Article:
South Africa has toppled Nigeria and reclaimed its status as the largest economy in Africa. This comes two years after Nigeria rebased its GDP calculation and advanced to the top spot. South Africa was also temporarily relegated to the third position early this year after Egypt climbed to claim the second spot.
How is this ranking calculated?
The ranking is made on the basis of the size of the gross domestic product (GDP) of the three countries in question, namely South Africa, Egypt and Nigeria. The GDP is a measure of total economic activity in a country in a specific period (for example a year). GDP is measured in the domestic currency of the country, which is the rand in the case of South Africa, the naira in Nigeria and the Egyptian pound in Egypt’s case.
For purposes of international comparison, the GDP values are converted at the prevailing exchange rate to a common international currency such as the US dollar. Owing to the increase in the exchange rate value of the rand, the US dollar value of the South African GDP increased. Given the change in the value of the country’s currency, its GDP exceeded the value of Nigeria’s GDP. The same applies to Egypt: owing to the increase in the exchange rate of the rand, South Africa’s GDP is now larger than the GDP of Egypt when converted to US dollars.
It’s important to remember that South Africa’s actual GDP in rand value stayed the same.
However, the difference between South Africa and Nigeria is not large. At the time the calculation was made, the US dollar value of the South African GDP was some $301bn, while Nigeria’s was $296bn. At current exchange rates the Egyptian GDP is about US$270 bn.
One must caution that the relative ranking could have changed since the calculation, depending on exchange rate movements.
What do these ranking mean? Are they useful in any way?
These rankings do not mean much and are not really useful to the people making economic policy and investment decisions. What really matters to economic actors, broader stakeholders and observers are the economic prospects of these countries. What people want to know is: will there be economic growth in years to come, and will the GDP per capita increase?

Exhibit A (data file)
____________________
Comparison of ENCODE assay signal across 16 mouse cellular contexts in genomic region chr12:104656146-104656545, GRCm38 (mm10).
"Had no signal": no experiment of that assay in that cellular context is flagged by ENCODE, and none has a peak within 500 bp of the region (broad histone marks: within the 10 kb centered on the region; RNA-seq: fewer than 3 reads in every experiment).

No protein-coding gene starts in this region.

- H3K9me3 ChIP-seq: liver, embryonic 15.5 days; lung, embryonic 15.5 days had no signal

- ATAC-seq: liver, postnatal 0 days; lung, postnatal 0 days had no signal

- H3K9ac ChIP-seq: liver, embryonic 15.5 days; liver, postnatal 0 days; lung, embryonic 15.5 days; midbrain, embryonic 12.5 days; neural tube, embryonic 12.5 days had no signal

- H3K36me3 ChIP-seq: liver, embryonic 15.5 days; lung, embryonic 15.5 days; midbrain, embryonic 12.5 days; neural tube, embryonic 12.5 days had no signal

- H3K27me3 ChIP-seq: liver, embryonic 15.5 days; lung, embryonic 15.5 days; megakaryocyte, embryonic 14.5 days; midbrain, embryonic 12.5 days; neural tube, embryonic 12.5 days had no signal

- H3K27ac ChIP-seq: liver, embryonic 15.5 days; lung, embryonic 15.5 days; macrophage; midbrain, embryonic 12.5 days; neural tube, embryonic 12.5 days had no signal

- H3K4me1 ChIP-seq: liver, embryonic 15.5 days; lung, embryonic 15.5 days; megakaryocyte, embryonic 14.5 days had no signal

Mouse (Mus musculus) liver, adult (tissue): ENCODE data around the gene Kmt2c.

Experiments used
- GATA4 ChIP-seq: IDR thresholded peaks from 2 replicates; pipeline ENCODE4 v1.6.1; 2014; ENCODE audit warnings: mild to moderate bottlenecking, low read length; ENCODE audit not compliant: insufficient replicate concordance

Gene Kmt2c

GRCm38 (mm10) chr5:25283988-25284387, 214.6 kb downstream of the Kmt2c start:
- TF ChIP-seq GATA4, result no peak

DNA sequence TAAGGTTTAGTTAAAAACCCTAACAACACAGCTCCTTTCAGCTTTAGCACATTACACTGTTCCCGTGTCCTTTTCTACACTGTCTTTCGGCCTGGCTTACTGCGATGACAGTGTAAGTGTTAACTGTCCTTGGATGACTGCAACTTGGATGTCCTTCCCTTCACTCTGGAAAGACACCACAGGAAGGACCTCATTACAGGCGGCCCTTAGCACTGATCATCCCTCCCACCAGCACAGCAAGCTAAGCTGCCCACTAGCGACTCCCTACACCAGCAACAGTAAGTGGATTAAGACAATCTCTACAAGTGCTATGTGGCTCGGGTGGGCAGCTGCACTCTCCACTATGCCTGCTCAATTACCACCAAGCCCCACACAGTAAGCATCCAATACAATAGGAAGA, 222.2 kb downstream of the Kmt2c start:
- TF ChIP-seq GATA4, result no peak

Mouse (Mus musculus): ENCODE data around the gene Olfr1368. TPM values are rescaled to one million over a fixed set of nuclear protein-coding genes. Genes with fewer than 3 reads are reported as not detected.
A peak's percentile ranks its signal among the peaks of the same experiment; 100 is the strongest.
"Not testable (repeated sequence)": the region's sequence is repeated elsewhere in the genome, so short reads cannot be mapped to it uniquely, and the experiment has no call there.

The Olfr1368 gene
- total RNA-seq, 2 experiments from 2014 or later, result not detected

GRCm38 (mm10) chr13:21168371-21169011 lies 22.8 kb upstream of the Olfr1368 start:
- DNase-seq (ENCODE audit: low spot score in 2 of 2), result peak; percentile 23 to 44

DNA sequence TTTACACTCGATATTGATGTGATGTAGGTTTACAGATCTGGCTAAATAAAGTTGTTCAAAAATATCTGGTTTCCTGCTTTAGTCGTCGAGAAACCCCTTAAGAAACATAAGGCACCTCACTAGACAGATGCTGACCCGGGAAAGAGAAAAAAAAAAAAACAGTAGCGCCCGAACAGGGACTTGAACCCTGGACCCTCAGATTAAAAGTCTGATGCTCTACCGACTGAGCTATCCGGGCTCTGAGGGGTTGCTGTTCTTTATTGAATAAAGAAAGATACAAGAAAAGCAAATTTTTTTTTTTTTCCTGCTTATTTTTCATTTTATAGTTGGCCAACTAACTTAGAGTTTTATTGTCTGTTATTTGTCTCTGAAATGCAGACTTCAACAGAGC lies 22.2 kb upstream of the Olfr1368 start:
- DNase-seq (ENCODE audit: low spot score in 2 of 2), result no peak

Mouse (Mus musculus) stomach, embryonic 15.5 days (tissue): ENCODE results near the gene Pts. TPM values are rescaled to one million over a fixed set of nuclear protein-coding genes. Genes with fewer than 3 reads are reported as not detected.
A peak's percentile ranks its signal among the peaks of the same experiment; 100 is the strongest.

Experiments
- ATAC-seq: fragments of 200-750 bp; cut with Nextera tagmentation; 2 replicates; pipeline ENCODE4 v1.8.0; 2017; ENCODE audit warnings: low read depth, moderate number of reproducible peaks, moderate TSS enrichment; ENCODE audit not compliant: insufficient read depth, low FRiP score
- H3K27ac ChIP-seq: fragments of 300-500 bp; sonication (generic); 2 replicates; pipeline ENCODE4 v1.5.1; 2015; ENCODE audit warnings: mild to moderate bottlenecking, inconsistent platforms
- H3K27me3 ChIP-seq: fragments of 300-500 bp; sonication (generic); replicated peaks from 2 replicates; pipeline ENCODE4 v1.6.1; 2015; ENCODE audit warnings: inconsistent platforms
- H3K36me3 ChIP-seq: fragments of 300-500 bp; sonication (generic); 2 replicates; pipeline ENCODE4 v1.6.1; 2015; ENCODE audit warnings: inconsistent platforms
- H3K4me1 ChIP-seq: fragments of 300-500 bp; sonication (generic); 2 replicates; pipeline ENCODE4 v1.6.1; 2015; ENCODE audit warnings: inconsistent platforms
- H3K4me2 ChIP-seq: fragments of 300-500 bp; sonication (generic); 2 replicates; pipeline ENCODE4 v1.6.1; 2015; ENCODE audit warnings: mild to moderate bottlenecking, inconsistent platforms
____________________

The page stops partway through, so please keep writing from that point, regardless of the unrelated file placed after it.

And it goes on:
GDP per capita is measured as the income per person (on average) in a country and provides an indication of standard of living. On this basis a country with a small GDP, but also a small population, can have a better standard of living than a large country. In Africa, Botswana comes to mind.
GDP growth is important because it provides returns for investors in an economy. It also provides an increase in job opportunities for unemployed people and new entrants to the labour market. In the long run GDP growth contributes to increased GDP per capita and increased standards of living in a country.
International investors pay less attention to relative size of economies than they do to growth prospects. These are much more important when making investment decisions.
Currently the economic prospects of South Africa, Nigeria and Egypt are poor. South Africa has not fully recovered from the aftershocks of the financial crisis of 2008. No economic growth is expected for 2016, while economic growth at a rate lower than the population growth rate is expected for 2017 and 2018. On a per capita basis South Africa will get poorer over the next two years.
The economic prospects for the Nigerian economy will remain poor as long as the oil price remains under pressure, owing to Nigeria’s over-dependence on oil. The Egyptian economy is hampered by a large government budget deficit.
The last time Nigeria overtook South Africa Lagos rebased the way it calculates its GDP. What’s different between then and now?
Naturally not only exchange rates play a role, but also the size of the GDP of a country calculated in terms of its own currency. The size of the domestic GDP in local currency value can increase as a result of economic growth (and also decrease with negative economic growth).
From time to time countries’ GDPs are also rebased to ensure that economic activity is accurately reflected. A recent rebasing of the Nigerian GDP contributed to that country claiming first place in terms of economic output in Africa.
Rebasing is a fairly common practice in all countries. This can be done, for example, to take full account of new activities such as cell phones or renewable energy investments. But rebasing is done on a scientific basis and countries cannot simply rebase their GDPs in a quest to increase the relative size of their economy. There must be scientific grounds for rebasing.
How should we measure or rank economies? Are there alternative reliable tools that can be used?
The alternative way to rank economies is the use of purchasing power parity (PPP) exchange rates. On this basis rapid and immediate swings in exchange rates are not taken into consideration in the measurement of relative economic size. PPP is calculated on the basis of the goods/services a unit of currency can buy in different countries, to reflect “affordability”, rather than only price.
A common example is a comparison of the price of hamburgers in two different countries. The prices of McDonalds hamburgers are compared in different countries and a PPP exchange rate is calculated to show whether exchange rates (on this basis) are over- or undervalued.
Jannie Rossouw, Head of School of Economic & Business Sciences, University of the Witwatersrand
This article was originally published on The Conversation. Read the original article.